President Mohamed Morsi called on Egyptians on Saturday to vote in a December 15 referendum on the controversial draft constitution at the heart of a political crisis, amid mass Islamist rallies in Cairo.
Morsi made the announcement following a ceremony where he received a copy of the
charter from the head of the Islamist-dominated constituent assembly, boycotted by liberals and Christians, that adopted it the day before.
Hundreds of thousands of Islamists rallied from early on Saturday in support of Morsi's new expanded powers and the contested charter. The document has taken centre stage in the country's worst political crisis since his election in June.
Crowds flooded the squares and large avenues near Cairo University, led by members of the Muslim Brotherhood, on whose ticket Morsi ran for office, and by hardline Salafists, causing traffic jams in the capital.
On Friday, opponents of the draft constitutions had massed in Tahrir Square, demonstrating the country's widening polarisation that has set largely Islamist forces against secular-leaning opponents.
"We want this phase to end. We want a constitution," one protester said on Saturday. "If people don't like the constitution, let them say so through the ballot boxes."
Others chanted: "The people want the implementation of God's law."
"We are here to support the decisions of Dr Mohamed Morsi; we support him because those decisions were a part of the revolutionary demands," said Hend Abdellateef.
Veiled women ululated among the crowd, sprinkled with Egyptian and Saudi flags and posters of Morsi. Banners read: "Together (with Morsi) to save the revolution".
"There are people who want instability," said Khaled, one of the demonstrators, referring to anti-Morsi protesters. "There needs to be a constitution for there to be stability."
Pro-Morsi protests were also staged in the Mediterranean city of Alexandria and the central Egyptian province of Assiut.
The crisis was sparked when Morsi issued a decree on November 22 giving himself sweeping powers and placing his decisions beyond judicial review. That move provoked mass protests and a judges' strike.
His decree prevented the top legal body the Supreme Constitutional Court from potentially dissolving the Islamist-run constituent assembly, in a ruling it was to make on Sunday on the body's legality.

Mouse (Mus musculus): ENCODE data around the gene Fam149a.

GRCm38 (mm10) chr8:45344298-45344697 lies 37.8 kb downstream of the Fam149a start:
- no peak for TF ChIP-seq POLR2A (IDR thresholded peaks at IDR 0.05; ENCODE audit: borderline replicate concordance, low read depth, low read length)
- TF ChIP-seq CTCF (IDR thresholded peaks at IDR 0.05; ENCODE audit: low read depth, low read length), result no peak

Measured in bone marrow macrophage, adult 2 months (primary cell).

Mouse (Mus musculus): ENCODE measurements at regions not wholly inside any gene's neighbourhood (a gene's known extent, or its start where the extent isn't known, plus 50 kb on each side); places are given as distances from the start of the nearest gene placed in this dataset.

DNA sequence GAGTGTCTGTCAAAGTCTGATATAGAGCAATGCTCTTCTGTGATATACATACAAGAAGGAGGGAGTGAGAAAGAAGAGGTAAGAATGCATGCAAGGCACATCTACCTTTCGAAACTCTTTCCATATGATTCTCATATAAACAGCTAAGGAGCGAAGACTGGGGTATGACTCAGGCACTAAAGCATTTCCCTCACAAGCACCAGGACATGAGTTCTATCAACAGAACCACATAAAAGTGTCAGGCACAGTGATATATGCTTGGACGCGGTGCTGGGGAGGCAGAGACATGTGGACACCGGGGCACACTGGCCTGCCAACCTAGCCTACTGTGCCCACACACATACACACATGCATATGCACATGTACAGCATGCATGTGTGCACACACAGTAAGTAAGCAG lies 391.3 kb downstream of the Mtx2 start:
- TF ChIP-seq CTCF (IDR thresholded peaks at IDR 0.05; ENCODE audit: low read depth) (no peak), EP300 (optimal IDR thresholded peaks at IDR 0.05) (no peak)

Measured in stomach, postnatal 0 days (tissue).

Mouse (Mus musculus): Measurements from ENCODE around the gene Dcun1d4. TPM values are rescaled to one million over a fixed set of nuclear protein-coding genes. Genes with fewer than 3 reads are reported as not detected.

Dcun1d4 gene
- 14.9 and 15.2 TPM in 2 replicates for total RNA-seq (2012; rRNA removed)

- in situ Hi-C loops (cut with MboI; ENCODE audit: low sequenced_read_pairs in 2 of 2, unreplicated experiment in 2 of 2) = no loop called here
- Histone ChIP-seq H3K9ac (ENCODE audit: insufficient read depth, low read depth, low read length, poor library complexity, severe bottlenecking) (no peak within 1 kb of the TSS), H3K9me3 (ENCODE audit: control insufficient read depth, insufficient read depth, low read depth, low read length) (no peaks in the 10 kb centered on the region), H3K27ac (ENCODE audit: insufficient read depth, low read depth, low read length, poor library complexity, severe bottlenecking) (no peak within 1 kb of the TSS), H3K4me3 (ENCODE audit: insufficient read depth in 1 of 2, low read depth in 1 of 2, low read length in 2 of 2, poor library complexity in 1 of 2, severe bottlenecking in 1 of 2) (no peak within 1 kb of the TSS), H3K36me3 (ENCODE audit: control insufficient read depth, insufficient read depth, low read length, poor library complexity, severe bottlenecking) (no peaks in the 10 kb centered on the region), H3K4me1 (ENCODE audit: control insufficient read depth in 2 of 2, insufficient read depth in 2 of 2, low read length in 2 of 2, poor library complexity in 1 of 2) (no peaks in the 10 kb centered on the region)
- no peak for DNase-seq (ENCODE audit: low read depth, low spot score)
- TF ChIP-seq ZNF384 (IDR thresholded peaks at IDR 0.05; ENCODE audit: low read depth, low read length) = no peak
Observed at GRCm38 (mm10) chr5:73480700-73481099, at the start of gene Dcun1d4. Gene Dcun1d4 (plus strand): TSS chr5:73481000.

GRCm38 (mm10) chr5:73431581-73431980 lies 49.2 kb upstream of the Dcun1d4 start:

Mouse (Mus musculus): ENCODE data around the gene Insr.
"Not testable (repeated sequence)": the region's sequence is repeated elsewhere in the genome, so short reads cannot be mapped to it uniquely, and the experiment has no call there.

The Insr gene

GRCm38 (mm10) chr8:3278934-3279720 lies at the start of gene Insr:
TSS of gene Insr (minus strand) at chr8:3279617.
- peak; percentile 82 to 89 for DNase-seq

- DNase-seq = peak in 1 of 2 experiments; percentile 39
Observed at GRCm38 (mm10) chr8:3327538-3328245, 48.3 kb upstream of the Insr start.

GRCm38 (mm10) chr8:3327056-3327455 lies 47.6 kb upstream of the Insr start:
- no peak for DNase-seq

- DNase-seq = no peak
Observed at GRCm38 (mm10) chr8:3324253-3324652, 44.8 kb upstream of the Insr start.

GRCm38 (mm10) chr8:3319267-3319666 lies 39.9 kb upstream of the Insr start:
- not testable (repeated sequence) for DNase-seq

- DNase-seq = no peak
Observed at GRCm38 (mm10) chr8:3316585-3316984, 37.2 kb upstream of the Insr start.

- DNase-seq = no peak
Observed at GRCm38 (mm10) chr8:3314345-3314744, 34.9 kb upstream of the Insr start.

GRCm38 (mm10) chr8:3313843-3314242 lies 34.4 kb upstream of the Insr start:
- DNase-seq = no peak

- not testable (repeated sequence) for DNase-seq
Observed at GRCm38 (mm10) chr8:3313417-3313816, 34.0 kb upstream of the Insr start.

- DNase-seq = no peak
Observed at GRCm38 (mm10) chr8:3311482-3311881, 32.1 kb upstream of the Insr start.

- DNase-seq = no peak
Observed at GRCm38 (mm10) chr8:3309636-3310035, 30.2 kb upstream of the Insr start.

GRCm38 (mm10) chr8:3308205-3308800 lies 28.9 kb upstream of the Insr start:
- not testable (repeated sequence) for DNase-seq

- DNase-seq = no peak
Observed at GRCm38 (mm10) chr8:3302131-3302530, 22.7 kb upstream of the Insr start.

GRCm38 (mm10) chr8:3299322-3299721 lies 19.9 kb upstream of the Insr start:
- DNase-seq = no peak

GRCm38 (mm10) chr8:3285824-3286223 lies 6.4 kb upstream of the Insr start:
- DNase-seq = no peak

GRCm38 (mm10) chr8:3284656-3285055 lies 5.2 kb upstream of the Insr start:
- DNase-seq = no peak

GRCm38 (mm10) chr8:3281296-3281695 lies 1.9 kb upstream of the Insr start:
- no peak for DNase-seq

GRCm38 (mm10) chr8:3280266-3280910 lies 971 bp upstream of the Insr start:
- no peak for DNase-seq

After Morsi's speech hundreds of his supporters, chanting and waving flags, gathered outside the Supreme Constitutional Court in south Cairo ahead of Sunday's verdict. Hundreds more marched along the banks of the Nile towards the courthouse.
The Muslim Brotherhood and their supporters have branded the opposition enemies of the revolution that toppled longtime dictator Hosni Mubarak in 2011.
Across the Nile River, hundreds of protesters camping out in Tahrir Square since Morsi issued a decree assuming sweeping powers were joined by more demonstrators throughout the day.
The National Rescue Front -- a coalition of opponents led by Mohamed ElBaradei, the former UN nuclear watchdog chief; ex-Arab League chief Amr Mussa; and former presidential candidate Hamdeen Sabbahi -- has called on opponents of the decree to maintain the pressure.
It called on Egyptians to "reject the illegitimate" decree and the "void" draft constitution, and stressed the public's right "to use any peaceful method to protest including a general strike and civil disobedience."
Joe Stork of Human Rights Watch said: "Rushing through a draft while serious concerns about key rights protections remain unaddressed will create huge problems."
Amnesty International said the draft "raises concerns about Egypt's commitment to human rights treaties," specifically ignoring "the rights of women (and) restricting freedom of expression in the name of religion."
In an interview broadcast on Thursday night, Morsi again stressed that his new powers would expire once the constitution was ratified, a point Islamist supporters have repeatedly made in his favour.
In 2011, the Brotherhood and the secular-leaning opposition stood side by side in Tahrir Square as they fought to bring down Mubarak and his regime.
But since Mubarak's downfall in February 2011, the Islamist movement has been accused of monopolising power.
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